Dynamic Loading & Fatigue Life

Dynamic loading of disc springs occurs when the load continuously changes from preload to final load.

The "stress-time" curve of such disc springs which pulsate uniformly is sinusoidal. This is not true in cases of impact loading and therefore it is difficult to predict their life and behavior.

Disc spring "life" may be differentiated into 2 categories:

1. Limited life: where cycles vary without failure between 40,000 and 2,000,00 cycles.

2. "Unlimited life": cycles in excess of 2·106 without failure. For virtually indefinite life, the table below indicates the appropriate values required given in percent of travel, relating preload to final load AND considering the disc spring thickness.

  Max Deflection

in % of h

Preload

in % of h

Disc Thickness <=.039 Disc Thickness b>=.157
15 50 44
25 56 49
50 67 64

Fatigue Life

Fatigue life for a disc spring is defined by the effective number of stress cycles that can be sustained prior to failure under certain conditions. This depends on the minimum stress, maximum stress and stress range.

The diagrams presented here are for evaluating fatigue life of single disc springs or series stacks not more than 6 springs. There are three basic groups, depending on thickness (see legend under each diagram).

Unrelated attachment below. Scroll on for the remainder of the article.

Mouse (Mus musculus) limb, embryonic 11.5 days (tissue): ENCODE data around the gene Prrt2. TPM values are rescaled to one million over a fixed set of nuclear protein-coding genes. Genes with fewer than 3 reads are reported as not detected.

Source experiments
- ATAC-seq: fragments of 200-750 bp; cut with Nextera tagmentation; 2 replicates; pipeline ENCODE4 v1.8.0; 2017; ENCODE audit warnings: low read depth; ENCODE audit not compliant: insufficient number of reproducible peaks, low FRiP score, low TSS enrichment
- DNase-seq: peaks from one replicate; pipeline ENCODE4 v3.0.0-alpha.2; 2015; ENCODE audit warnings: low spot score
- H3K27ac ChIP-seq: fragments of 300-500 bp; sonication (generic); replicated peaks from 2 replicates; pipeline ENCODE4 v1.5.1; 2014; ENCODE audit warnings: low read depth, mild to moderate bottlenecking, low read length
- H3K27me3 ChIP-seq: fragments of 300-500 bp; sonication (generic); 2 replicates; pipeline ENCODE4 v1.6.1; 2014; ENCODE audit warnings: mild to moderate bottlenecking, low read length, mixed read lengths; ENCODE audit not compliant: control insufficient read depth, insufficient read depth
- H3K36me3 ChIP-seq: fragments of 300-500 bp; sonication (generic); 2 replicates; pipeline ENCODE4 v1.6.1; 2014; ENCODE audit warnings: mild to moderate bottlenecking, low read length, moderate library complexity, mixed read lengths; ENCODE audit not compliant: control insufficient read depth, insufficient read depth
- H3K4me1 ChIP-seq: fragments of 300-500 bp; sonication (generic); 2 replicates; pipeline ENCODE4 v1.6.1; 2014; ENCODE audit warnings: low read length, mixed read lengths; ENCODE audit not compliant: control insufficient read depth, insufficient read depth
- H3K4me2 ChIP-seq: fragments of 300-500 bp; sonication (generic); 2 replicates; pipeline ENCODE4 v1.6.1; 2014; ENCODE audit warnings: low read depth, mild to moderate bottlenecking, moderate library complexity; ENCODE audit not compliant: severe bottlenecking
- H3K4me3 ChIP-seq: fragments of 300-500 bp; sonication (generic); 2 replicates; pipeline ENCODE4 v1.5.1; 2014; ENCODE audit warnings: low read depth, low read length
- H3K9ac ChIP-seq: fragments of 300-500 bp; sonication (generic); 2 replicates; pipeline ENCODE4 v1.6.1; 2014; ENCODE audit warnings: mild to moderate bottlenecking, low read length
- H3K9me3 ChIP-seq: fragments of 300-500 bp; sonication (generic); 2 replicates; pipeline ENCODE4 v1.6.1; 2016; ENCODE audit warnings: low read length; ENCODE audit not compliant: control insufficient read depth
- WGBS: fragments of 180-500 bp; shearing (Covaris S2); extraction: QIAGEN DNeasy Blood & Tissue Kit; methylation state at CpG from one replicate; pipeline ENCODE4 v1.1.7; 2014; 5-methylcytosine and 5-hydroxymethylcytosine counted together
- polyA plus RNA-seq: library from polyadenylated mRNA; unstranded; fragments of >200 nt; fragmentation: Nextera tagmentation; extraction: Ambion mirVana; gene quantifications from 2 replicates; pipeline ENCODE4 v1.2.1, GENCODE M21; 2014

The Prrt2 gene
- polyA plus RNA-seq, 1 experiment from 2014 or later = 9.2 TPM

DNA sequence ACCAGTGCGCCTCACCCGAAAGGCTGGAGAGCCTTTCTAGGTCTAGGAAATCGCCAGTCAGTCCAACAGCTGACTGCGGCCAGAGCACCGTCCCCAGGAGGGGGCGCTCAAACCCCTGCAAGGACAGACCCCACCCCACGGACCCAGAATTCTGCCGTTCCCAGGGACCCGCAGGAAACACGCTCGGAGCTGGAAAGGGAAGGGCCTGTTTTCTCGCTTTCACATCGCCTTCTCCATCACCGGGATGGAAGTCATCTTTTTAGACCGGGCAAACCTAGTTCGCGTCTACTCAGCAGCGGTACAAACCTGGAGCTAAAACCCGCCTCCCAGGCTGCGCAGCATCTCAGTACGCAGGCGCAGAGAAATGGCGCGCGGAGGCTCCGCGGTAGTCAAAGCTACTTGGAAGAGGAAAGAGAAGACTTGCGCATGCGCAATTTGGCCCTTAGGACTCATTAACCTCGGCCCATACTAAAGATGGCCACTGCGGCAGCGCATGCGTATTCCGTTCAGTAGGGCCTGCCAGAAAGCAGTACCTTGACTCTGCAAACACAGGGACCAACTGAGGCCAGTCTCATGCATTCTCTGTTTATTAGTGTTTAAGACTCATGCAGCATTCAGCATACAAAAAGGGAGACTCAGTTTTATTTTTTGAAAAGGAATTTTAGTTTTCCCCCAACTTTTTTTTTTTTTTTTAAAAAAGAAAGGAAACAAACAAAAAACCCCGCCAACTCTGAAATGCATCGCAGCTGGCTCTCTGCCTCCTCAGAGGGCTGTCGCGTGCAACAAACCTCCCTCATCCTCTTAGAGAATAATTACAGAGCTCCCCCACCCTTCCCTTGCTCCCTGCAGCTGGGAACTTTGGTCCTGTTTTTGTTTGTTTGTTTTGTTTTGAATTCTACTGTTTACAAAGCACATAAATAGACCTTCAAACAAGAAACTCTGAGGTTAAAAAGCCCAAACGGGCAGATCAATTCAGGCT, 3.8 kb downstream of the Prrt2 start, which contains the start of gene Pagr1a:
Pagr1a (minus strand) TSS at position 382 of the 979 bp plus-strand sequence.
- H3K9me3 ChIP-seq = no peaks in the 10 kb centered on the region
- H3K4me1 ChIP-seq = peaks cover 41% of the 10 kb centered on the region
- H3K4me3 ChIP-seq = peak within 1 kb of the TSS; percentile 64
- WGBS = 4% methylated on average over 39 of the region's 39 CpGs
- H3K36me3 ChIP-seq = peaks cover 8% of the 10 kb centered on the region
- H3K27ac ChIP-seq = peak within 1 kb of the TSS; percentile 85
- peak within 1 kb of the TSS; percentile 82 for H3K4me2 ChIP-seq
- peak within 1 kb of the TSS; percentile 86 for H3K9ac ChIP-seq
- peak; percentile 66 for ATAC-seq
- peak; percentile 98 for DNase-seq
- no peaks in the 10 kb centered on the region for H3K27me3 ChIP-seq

The horizontal border line enclosing the top portion of the graph (zone) represents the yield strength of the spring steel material.

Intersection points of min/max stress limits which fall outside the graph/zone boundaries are to be avoided as they indicate spring failure is likely at an early stage.

The graphs were developed based on empirical test data. The test loads were sinusoidally executed.

 

How to use the graphs

1) For standard catalog disc springs:

a) Determine preload stress... see Belleville Disc Spring tables for values.

b) Determine final load stress... see Belleville Disc Spring tables for values

The intersection of the stress coordinates will indicate the range of fatigue life that may be expected.

2) For non-standard or special disc springs...

a) Determine the preload stress from formulas for points S2 and S3. Use the HIGHER of the two values for preload and final load.

b. Repeat above procedure for FINAL STRESS... using again the higher of the values found.

3) EXAMPLE

M188207: .709 x .323 x .0276( See Belleville Chart)

Preload Stress at Deflection f=.5h : 124000 psi

Final Load Stress at Deflection f=.75h : 174000 psi

Intersection Point between nearby 2MIO-Cycles-Line:

Predicted Cycles: 1.5MIO

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